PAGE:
Tamasha of a flawless body

Post pregnancy body IS flawless, was never taught to us by anyone. Women become less attractive to men. They attract a platoon of mother’s advising how to shed that weight soon. A mammoth of products are available to get rid of those stretch marks. Drinks to reduce that celluloid. Fad diets to melt that fat. 

These were a couple of thoughts that sailed through Tanya’s mind whenever she had a little quiet time. Whenever her daughter latched to satiate her hunger. Tanya loathed her body. It had only been 3 weeks. But her doctor had already labelled her as someone suffering from post natal depression. ‘It happens’ , doctor said. But why? I am healthy. My baby is gorgeous, I had the delivery of my choice. Then why am I depressed.

It started in the same room she was sitting in. When the first jolt came. ‘Keep on feeding like this, and you’ll be back to normal within a few months time.’ Normal? What was she now?  40 days post delivery, she managed to get an hour for herself. And decided to catch up with some friends. The first welcoming remark she got the moment she stepped in the room was, ‘Oh! I thought it was an elephant entering.’ 

She cried her lungs out in her bed that night. Nobody understood why it was a big deal. Wasn’t she BIG?

She had gained 30 KGS in her pregnancy. And it was not by choice. She ate healthy, maybe it was just the way her body processed food.

Yet the magnitude with which she was reminded each day was marvelous. And body shaming by her own clan, by women who have delivered, and knew her position, by her mother and mother in law. And sister. And those billboards and magazine covers filled with women with a perfect body within weeks of having a baby made her life worst. Instead of focussing and being grateful for this lovely human she created, she started living for future. ‘I will be happy WHEN, I lose weight. I will be happy WHEN my baby stops breastfeeding, I will be happy WHEN these stretch marks fade away’.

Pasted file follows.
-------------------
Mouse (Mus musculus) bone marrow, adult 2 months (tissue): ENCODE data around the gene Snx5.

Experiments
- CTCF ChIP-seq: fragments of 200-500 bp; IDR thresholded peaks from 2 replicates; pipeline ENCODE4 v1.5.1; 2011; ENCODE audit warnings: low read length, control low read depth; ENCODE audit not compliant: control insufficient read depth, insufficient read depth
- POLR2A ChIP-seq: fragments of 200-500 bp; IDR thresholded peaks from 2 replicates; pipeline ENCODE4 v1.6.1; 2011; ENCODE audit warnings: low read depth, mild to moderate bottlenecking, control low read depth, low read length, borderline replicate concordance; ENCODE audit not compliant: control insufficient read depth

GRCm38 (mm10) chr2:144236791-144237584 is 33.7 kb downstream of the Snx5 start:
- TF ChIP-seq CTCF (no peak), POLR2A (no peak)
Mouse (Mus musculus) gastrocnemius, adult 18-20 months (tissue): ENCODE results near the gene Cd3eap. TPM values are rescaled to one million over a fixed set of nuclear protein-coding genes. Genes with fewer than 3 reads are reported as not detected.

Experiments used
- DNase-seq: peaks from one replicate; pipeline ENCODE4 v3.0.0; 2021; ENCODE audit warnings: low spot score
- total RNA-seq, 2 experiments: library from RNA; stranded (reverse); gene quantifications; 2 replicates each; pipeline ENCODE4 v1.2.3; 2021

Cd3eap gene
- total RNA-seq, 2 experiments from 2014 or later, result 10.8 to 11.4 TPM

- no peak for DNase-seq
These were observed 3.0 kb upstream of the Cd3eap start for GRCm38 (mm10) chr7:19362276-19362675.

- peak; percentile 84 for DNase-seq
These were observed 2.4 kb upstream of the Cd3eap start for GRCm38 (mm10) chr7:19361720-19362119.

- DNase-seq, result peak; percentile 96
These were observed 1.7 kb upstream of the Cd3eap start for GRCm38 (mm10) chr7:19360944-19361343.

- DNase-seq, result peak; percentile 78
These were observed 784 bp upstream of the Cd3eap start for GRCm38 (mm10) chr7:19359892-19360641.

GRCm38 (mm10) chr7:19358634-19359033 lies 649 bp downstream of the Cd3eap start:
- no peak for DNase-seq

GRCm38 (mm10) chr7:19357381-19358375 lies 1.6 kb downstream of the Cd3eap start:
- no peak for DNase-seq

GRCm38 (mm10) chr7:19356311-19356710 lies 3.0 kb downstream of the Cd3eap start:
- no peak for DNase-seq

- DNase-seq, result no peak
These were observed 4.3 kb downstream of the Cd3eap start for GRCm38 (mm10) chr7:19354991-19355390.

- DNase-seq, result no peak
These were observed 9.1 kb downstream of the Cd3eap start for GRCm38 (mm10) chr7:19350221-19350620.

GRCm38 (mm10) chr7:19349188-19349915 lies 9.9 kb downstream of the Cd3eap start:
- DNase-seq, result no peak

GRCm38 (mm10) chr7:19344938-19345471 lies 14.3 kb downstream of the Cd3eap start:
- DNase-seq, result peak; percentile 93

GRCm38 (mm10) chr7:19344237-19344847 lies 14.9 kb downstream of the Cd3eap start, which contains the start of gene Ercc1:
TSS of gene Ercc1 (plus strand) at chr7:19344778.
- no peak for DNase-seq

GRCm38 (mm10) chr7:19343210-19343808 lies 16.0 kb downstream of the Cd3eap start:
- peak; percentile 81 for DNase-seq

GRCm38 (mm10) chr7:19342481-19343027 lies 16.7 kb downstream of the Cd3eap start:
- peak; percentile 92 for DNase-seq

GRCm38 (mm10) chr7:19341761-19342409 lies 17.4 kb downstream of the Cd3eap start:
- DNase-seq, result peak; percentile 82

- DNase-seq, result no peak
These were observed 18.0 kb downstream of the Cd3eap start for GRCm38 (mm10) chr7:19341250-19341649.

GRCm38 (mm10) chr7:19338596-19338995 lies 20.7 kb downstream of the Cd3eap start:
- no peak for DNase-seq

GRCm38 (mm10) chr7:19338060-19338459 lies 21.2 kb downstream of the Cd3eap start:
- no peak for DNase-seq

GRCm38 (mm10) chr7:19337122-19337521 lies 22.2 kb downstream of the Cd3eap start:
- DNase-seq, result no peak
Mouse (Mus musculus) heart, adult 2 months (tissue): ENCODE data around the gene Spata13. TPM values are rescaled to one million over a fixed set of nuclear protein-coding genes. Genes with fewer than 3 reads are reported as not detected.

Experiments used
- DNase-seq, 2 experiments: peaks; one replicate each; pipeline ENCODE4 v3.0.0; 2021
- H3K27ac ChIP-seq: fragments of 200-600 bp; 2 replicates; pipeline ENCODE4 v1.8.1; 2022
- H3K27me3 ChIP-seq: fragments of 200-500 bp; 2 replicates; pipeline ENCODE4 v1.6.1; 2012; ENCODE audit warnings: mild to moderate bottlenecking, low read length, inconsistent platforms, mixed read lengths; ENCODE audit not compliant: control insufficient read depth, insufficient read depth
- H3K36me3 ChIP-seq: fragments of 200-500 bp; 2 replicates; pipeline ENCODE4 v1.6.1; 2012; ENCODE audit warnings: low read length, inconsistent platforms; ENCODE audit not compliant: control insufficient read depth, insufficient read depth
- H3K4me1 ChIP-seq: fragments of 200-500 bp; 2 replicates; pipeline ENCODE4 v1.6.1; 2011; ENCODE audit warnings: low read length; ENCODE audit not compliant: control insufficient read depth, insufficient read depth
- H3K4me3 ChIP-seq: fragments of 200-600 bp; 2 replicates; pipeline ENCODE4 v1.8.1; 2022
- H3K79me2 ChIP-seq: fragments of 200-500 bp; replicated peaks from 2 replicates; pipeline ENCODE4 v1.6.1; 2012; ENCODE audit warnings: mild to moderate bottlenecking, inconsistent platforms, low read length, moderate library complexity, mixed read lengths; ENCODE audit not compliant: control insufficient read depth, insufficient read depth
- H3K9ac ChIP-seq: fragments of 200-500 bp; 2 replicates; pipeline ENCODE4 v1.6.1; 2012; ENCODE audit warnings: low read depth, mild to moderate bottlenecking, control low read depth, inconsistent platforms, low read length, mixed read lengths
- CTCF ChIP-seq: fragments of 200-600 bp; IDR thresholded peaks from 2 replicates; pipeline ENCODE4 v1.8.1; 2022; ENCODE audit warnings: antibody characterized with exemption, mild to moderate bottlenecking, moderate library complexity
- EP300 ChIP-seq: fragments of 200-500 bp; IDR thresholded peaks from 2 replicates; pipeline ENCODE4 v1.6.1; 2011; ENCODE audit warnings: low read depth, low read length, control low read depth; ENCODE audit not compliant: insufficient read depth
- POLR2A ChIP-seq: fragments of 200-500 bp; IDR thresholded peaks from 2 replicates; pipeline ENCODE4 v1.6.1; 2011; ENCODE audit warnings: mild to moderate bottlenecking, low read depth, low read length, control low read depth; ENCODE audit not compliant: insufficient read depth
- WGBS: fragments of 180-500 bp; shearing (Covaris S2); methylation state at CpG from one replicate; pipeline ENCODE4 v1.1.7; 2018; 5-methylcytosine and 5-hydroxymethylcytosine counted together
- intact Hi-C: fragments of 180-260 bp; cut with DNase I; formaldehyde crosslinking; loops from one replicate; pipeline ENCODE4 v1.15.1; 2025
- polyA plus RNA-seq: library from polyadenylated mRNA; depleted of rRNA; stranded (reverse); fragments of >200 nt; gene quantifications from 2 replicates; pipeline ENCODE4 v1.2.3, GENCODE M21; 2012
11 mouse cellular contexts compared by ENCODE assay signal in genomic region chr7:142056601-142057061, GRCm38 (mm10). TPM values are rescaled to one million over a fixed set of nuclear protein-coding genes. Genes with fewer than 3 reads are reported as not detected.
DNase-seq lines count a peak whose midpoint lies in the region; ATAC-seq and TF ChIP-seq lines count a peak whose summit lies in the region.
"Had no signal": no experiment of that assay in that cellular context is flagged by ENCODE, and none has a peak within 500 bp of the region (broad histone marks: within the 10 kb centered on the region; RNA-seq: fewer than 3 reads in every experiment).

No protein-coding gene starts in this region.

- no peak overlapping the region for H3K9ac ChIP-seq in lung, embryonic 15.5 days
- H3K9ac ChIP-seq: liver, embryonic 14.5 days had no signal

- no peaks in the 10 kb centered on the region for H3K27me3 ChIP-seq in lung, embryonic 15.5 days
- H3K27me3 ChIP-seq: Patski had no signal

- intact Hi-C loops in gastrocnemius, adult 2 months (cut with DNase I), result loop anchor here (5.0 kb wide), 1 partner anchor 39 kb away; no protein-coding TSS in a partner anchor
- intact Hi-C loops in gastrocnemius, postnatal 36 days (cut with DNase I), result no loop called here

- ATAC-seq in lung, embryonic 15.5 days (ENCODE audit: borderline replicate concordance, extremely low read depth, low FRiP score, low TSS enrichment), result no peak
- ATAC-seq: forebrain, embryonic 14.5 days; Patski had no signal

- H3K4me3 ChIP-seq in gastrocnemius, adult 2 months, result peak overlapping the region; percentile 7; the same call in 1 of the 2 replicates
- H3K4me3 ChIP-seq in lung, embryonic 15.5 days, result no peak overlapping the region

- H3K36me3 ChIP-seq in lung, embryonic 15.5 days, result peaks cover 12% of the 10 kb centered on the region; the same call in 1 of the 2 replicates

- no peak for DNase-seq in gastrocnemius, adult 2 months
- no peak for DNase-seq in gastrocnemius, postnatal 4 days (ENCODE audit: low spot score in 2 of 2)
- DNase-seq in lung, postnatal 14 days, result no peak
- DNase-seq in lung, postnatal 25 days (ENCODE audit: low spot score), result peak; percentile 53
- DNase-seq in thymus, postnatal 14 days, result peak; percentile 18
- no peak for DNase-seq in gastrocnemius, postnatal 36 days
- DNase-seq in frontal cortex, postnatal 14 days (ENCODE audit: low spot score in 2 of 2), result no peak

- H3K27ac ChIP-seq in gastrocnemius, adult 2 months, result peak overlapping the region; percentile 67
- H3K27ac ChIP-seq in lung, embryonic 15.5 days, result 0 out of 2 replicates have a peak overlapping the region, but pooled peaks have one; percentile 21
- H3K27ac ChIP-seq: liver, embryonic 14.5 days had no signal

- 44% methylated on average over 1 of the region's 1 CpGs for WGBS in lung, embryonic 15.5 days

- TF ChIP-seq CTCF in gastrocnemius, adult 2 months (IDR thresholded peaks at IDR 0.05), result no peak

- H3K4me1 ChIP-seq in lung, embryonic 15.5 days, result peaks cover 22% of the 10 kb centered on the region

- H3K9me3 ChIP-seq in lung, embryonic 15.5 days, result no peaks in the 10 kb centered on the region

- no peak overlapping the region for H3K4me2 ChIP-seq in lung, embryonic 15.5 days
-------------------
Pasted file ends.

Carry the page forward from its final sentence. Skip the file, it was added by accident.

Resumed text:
She distanced herself from everyone, with the fear of being judged. Her husband, her family. Just mechanically doing her job as a mother. She delivered around the same time a few celebrity moms delivered. And getting a constant feedback from media as to how gorgeous they look each day played havoc with her mind. Not registering the army of people they have to raise one child. And here she was alone. She even didn’t realise that How their necks and legs and skin was photoshopped and her pores were real.

Within few months, the wardrobe became black, as black makes you look thin someone advised. Denims were taken over by Pajama’s and oversized tops and kurtas became her mask to hide from the world. 

Even in places like movie theaters and supermarkets she was under constant fear that everyone is laughing at her.

The voices in her head grew loud. She bought all that was available on the shelves to tighten and brighten the skin. She couldn’t register one single fact that it is all a marketing gimmick. If the companies didn’t make her feel ugly about herself, how will she become their target customer. How will all those oils sell, if she started considering those marks as medals and not something to shame about.

How would they make her eat those weight loss powders if she started celebrating her motherhood.

That morning, Rajiv, Tanya’s husband was getting late for work but she wouldn’t open the bathroom door. Even their daughter kept on crying but the door was still bolted from inside. After a while Rajiv panicked. The door’s lock was broken. And there laid Tanya, finally happy in her skin with the white lather coming out of her mouth. She had a note in her hand.

‘I’m sorry, but I can’t take it anymore.’ 

Picture credits: Jade Beall.

From the book: Bodies of the mothers

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